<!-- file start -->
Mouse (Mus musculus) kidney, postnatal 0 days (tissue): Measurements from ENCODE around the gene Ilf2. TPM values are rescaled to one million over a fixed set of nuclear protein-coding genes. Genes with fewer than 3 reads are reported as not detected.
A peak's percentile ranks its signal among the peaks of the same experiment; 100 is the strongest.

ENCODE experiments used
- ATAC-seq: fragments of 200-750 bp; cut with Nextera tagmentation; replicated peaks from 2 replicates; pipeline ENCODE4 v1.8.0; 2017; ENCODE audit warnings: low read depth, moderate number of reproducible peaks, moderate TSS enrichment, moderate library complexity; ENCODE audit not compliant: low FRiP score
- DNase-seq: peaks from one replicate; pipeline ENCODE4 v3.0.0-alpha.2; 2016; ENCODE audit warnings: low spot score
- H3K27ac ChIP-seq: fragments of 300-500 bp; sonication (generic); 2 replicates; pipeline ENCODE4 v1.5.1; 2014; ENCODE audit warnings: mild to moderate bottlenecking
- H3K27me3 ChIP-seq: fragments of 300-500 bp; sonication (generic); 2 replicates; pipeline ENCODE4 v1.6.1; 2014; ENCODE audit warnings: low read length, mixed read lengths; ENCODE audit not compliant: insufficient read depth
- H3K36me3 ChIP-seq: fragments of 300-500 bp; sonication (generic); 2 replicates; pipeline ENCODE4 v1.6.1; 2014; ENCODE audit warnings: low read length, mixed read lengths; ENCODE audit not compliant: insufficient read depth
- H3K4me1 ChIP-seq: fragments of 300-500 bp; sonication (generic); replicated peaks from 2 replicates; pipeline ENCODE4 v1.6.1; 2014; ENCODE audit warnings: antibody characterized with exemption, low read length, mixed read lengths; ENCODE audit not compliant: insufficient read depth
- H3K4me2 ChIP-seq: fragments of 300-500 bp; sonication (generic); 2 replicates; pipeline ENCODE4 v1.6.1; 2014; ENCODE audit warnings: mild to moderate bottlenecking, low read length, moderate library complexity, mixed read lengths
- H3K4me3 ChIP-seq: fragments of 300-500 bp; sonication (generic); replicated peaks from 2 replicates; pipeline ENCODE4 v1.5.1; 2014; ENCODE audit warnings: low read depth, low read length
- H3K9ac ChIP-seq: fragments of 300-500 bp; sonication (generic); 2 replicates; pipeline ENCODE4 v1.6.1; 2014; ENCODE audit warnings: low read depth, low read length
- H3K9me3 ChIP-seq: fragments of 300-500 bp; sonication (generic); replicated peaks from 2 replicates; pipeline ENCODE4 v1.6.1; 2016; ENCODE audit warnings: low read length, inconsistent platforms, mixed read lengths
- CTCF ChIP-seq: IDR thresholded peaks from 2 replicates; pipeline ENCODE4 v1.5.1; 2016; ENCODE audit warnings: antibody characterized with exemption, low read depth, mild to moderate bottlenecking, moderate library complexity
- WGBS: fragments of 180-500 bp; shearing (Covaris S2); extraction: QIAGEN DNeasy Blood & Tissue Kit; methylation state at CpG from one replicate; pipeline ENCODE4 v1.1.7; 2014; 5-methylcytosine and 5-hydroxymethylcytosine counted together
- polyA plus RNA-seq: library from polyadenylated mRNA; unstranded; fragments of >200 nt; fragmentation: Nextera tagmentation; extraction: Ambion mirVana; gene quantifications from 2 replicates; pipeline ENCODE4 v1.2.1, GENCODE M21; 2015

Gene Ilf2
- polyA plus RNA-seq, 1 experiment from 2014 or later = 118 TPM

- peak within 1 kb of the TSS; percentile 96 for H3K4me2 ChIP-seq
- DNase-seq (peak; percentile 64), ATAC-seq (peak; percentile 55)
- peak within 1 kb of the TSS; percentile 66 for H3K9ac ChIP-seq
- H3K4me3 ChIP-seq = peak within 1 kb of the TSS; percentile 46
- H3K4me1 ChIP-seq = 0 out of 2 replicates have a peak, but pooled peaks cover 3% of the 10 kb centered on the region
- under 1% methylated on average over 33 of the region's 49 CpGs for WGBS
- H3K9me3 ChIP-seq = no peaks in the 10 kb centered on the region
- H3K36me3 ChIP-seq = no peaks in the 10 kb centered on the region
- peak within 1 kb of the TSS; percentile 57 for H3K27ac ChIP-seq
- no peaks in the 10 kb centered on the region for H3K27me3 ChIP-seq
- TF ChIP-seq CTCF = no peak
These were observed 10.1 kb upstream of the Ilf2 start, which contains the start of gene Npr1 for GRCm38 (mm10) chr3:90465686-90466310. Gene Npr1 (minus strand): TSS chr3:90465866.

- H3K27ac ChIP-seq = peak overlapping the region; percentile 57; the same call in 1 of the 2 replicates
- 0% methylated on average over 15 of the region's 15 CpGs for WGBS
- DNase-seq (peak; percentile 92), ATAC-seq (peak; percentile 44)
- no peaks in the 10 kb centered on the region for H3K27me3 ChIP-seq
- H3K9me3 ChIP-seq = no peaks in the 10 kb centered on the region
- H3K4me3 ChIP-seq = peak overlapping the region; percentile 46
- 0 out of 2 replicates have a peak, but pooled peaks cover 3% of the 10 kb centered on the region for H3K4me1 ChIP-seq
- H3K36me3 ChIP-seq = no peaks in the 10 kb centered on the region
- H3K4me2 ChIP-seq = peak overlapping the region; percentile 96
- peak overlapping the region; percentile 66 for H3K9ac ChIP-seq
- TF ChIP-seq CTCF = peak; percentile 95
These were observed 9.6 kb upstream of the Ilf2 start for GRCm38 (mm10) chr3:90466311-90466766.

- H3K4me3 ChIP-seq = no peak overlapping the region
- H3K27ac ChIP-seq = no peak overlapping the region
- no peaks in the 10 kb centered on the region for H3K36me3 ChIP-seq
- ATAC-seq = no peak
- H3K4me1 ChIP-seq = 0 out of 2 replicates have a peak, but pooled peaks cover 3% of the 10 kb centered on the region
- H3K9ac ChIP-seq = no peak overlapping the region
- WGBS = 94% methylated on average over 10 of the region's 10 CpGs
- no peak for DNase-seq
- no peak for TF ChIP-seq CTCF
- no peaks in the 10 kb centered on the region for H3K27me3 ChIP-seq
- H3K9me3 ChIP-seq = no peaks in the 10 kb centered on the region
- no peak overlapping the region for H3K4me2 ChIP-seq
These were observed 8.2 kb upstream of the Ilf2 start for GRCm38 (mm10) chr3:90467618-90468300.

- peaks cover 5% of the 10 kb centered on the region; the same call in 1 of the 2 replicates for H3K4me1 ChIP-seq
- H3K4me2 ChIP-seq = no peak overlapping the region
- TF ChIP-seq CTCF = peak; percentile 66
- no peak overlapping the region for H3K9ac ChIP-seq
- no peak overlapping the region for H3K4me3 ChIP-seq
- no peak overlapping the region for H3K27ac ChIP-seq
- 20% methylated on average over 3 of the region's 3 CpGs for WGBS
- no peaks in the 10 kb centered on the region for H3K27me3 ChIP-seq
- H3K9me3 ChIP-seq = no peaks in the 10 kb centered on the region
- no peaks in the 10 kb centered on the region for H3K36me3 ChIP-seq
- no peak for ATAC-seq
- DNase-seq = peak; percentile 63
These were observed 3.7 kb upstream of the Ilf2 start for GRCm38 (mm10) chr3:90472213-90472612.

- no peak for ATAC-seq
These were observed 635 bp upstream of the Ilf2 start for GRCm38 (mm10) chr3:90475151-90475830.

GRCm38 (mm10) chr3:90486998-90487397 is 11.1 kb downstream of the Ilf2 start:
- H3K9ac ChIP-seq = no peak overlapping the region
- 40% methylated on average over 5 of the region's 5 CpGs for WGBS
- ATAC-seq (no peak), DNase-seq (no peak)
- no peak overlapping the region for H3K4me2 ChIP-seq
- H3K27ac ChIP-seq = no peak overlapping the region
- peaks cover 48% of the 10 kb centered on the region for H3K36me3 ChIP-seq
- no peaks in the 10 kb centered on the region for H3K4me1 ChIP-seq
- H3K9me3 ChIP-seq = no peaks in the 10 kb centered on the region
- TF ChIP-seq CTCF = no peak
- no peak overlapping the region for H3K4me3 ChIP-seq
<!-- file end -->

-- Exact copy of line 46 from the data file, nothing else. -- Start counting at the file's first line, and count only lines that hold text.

- ATAC-seq = no peak